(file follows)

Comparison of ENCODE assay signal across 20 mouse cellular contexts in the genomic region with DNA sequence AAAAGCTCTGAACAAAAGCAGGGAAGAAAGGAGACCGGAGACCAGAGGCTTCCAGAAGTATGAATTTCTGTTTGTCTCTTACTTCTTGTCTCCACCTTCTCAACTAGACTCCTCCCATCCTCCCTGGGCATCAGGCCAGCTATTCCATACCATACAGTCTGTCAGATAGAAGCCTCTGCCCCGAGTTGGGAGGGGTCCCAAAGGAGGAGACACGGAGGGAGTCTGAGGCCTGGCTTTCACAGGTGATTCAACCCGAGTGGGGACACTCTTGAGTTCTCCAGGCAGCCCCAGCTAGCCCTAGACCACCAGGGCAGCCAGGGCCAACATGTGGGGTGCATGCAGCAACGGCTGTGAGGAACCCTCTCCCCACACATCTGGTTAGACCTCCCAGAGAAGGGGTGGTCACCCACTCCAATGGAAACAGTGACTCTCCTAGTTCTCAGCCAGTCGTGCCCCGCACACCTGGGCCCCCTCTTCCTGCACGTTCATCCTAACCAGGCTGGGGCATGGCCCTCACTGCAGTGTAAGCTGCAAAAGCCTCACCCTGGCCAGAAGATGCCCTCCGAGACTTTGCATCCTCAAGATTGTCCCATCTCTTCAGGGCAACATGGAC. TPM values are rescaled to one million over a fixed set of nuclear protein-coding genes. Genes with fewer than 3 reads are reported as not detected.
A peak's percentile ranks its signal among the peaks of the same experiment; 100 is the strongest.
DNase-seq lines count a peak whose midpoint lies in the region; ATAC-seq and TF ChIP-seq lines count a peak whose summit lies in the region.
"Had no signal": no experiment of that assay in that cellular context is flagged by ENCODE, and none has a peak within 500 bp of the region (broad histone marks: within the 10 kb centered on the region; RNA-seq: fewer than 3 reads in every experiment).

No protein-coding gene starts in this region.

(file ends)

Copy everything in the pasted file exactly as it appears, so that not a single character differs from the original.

Comparison of ENCODE assay signal across 20 mouse cellular contexts in the genomic region with DNA sequence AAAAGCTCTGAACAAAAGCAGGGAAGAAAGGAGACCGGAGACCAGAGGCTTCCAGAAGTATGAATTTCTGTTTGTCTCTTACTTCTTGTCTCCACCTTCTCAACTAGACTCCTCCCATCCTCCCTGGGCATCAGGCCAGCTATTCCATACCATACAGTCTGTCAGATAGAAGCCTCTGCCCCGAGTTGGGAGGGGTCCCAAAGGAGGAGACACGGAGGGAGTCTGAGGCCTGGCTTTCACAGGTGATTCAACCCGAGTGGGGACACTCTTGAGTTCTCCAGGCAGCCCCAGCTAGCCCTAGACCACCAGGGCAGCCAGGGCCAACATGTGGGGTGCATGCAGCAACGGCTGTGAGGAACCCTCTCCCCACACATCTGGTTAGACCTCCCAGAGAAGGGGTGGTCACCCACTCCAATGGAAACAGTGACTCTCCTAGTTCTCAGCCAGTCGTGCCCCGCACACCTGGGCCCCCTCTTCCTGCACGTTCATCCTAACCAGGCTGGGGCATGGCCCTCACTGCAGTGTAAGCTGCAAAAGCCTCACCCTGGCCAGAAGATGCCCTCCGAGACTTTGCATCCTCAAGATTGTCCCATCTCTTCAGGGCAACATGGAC. TPM values are rescaled to one million over a fixed set of nuclear protein-coding genes. Genes with fewer than 3 reads are reported as not detected.
A peak's percentile ranks its signal among the peaks of the same experiment; 100 is the strongest.
DNase-seq lines count a peak whose midpoint lies in the region; ATAC-seq and TF ChIP-seq lines count a peak whose summit lies in the region.
"Had no signal": no experiment of that assay in that cellular context is flagged by ENCODE, and none has a peak within 500 bp of the region (broad histone marks: within the 10 kb centered on the region; RNA-seq: fewer than 3 reads in every experiment).

No protein-coding gene starts in this region.